February 3, 2009
From the “That Only Happens in the Movies” Department
Almost every trip I take to Bishkek includes some kind of drama. I've told you most of them, but here's another from a while back. In November, on my way to Bishkek for a meeting with AUCA folks, my taxi was at the apex of one of the mountain ranges when I felt the front tires shimmy. Now, I don't know a piston from a petunia, but I knew this didn't feel right. In order for the shimmying to stop we had to slow down to about 5 mph. I envisioned my 4 hour trip extending to two days. After stops and starts with this malfunction, I determined we weren't going to make it to Bishkek unless the wheels or axle or something was fixed. But, where? We were 10,000 feet above sea level, not exactly a place with a service station around every hairpin turn. Resigned to whatever the universe had in store, I returned to reading my book. About ten minutes later, after traveling what seemed like a hundred feet, our driver pulled into what looked like an abandoned maintenance facility from the Soviet era. And that's exactly what it was. I didn't know if he knew it was there or not and I didn't care. (He probably did.) The fact that it existed was amazing enough. I mean we were literally in the middle of nowhere. And to top it off, of the four bays in the garage, the one on the far right was an oil change bay. We pulled in. The driver took the only wrench in his little tool kit and proceeded to walk under the car where he began tightening all things loose. Twenty minutes later we were back on the road, zooming around every bend like a Grand Prix race car. What are the odds we find an oil change bay in the mountains of Kyrgyzstan to fix our car? Maybe better than I thought, but it still seemed like something out a movie to me.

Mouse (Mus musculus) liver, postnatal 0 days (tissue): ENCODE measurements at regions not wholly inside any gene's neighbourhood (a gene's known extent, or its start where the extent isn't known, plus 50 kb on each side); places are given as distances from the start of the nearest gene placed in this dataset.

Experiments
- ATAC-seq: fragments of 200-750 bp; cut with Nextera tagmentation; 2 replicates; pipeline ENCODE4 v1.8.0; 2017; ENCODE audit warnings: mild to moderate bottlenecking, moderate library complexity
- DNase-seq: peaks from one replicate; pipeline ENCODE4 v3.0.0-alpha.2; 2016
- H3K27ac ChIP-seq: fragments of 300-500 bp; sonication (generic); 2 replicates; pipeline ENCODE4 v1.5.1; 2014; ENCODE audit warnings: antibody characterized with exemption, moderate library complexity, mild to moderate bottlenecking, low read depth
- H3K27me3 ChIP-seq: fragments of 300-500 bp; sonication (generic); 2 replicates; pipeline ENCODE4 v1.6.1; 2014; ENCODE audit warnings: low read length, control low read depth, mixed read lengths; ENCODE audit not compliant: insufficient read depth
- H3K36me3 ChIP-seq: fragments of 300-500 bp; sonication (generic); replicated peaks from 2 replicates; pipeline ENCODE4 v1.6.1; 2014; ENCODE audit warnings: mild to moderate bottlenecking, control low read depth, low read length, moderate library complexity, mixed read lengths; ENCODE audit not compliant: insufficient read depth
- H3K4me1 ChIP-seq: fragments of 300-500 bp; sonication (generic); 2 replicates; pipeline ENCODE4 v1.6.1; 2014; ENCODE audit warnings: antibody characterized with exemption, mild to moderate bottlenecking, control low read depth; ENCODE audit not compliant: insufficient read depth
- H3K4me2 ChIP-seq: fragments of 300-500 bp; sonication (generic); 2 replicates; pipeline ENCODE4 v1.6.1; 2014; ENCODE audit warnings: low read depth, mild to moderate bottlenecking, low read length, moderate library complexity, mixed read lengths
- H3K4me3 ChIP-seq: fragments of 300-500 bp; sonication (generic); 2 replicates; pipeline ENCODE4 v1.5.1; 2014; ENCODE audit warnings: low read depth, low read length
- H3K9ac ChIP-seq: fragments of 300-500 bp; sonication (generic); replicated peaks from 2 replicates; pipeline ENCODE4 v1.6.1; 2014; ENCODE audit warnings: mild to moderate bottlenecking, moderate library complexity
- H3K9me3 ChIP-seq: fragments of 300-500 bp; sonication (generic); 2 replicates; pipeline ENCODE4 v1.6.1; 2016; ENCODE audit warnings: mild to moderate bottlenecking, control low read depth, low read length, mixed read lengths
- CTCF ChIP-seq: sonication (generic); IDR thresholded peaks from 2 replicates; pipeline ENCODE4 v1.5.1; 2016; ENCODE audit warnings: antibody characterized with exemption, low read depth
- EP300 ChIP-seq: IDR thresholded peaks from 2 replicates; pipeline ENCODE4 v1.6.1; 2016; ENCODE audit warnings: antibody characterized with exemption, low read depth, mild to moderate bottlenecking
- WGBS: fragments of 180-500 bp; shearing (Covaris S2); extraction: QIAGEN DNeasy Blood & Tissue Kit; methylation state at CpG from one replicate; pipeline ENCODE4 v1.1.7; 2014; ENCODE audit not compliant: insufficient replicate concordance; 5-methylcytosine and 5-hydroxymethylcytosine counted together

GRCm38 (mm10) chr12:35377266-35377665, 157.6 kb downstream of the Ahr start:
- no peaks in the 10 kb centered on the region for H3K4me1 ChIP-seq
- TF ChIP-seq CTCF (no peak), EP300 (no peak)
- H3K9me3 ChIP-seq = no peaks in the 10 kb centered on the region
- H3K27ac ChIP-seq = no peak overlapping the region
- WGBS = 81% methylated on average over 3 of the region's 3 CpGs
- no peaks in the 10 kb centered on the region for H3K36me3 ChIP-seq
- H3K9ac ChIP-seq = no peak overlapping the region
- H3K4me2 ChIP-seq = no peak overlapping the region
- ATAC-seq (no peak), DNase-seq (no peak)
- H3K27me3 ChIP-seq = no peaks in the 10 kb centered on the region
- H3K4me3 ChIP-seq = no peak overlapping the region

Most drunk taxi drivers made city runs. I know because I saw them drinking and playing cards while waiting for fares. Talas is not a big city and many people walked instead of opting for a taxi unless they had bags to carry or the weather was poor, so the drivers had a LOT of downtime. These city runs started at the bazaar and ended at the vauxhall, the long distance bus station, but with sedans and minivans instead. The trip took less than two minutes and cost twenty-five cents (10 soms). Most of the ride took place on the main road of the city, which was a residential highway through town, not a shopping district, and the drivers treated it like a drag strip. My favorite saying was, “They’re all in a big hurry to go nowhere.” I heard a little girl was run over a year before I arrived.
Also in the book: more information on long distance drivers; Sasha, the driver who would shop for you in Bishkek.